I see two big categories of approaches to do that. The first is the smart way, at least from the professor’s perspective: You, the undergraduate student, join a lab to help a graduate student – much like I described above. In this case, however, the graduate student is one of several working on different pieces of some big system that is a focus for the professor’s lab. Maybe it’s something like a lab that studies “wetlands” and at any given time there are graduate students studying soils, plants, insects, birds, amphibians, etc. There are always samples to be collected and curated, data to be entered, etc. You are assigned to one of these pieces – and to one of the graduate students who ends up actually mentoring you, day-to-day. You end up carving out a little piece of the data and analysis for yourself that becomes your research project. Perhaps that is an extra chapter of the graduate student’s thesis, i.e., something they’d love to do but don’t have time to do themselves. This is a wonderful opportunity for all. You benefit from being part of a team and the work and wisdom of multiple people working out the details of your methods and analysis before you ever get started. You have a built-in mentor who is keenly motivated to see you succeed and, especially, to develop an analysis that can be published. The graduate student mentor gets to incorporate a aspect of their work that might otherwise fall by the wayside. You are networking and building collaborative relationships that can support you throughout your career.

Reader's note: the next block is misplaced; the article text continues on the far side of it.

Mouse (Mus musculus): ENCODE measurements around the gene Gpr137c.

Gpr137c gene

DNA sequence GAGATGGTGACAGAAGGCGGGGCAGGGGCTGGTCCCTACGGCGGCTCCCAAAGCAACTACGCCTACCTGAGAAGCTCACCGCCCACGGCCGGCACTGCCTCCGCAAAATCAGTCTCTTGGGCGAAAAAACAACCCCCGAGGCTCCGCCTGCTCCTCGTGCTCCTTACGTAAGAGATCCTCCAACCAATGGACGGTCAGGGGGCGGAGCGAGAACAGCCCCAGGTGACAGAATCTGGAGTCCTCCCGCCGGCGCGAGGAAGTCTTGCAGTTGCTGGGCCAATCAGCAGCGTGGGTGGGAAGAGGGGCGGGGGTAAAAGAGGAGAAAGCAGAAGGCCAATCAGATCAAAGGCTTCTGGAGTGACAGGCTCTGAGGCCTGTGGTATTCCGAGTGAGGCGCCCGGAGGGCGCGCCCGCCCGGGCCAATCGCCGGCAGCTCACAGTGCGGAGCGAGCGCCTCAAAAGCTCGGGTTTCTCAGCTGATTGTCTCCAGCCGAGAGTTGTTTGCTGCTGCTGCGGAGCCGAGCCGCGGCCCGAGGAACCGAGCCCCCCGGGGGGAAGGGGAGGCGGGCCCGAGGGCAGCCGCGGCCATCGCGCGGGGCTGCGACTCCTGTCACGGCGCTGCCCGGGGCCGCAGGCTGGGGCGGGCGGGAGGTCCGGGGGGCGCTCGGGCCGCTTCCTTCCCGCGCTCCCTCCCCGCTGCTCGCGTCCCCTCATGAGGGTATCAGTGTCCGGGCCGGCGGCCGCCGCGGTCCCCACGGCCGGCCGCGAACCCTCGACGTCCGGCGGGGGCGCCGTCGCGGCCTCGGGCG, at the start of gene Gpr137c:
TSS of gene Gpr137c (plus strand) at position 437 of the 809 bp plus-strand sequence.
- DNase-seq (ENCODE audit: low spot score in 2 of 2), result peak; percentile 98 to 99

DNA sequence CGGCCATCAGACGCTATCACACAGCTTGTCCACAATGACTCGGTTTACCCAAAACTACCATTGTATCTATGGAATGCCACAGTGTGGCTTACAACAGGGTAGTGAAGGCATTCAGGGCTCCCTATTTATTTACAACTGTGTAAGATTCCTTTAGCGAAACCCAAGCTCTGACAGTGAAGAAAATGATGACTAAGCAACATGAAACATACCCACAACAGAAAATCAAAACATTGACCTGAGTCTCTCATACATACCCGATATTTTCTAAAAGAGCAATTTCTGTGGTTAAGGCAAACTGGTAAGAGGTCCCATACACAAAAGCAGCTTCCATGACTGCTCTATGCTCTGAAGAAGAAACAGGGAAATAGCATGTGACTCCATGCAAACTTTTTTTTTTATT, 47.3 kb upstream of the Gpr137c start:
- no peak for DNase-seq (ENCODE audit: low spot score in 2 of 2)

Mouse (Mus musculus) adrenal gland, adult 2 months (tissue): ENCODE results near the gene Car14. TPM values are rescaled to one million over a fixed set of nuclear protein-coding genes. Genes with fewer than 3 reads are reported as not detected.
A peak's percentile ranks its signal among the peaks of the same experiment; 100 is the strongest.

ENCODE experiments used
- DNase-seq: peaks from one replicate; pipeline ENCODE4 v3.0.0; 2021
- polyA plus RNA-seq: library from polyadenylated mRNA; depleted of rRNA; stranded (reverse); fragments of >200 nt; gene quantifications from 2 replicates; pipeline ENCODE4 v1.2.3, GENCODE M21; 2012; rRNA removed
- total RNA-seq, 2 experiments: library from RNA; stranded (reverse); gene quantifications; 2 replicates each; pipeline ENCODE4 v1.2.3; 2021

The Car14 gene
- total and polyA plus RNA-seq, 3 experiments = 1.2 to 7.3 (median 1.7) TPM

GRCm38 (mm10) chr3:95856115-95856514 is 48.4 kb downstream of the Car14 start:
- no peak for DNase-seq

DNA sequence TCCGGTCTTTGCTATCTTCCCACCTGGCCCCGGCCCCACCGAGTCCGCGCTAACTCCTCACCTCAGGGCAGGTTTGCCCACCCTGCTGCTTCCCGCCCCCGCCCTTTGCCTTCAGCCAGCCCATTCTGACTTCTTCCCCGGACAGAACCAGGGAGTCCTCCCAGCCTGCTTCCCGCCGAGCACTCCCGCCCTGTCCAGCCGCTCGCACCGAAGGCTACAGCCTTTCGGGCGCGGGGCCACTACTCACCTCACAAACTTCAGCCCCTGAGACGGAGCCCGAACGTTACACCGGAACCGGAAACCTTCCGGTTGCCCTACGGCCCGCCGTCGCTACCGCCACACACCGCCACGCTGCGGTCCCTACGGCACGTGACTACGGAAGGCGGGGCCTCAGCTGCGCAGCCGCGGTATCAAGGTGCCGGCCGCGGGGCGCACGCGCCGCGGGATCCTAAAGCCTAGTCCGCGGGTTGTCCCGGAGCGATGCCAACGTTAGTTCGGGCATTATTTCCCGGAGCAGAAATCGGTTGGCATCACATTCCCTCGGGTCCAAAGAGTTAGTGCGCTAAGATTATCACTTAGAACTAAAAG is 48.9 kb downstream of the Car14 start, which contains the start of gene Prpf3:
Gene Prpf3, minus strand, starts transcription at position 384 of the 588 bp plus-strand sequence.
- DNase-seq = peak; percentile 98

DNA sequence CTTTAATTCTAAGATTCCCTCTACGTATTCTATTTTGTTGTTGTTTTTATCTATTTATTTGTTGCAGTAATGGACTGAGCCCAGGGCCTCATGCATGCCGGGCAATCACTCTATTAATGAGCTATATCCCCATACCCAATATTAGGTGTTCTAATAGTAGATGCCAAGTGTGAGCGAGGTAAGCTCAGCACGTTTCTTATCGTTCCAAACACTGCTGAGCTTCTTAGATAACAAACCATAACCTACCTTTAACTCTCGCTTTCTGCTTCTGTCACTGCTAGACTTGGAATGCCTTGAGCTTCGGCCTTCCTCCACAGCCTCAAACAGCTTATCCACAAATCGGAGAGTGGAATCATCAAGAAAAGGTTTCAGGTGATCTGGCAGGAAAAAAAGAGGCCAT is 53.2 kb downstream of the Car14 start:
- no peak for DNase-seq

The other category of undergraduate research is what I tend to do, not because I prefer it necessarily – I love the graduate student mentor model – but because I generally don’t have multiple students working on the same thing in a lab at any given time. My students tend to work on similar themes, but seldom on the same project. We don’t really collect things from nature to bring back to a physical lab for curation. We far more often return from the field with datasheets than we do with physical specimens (e.g., soil samples, insect collections) that need to be identified and curated. Increasingly, we’ve been skipping the field work part altogether: we’re downloading the data we use from existing programs like the North American Breeding Bird Survey or the PRISM Climate Group. This makes it a bit more challenging to carve out a piece of any one project for an undergraduate to do, and rarely do undergrads get excited about data-mining. They want to be outside collecting their own data!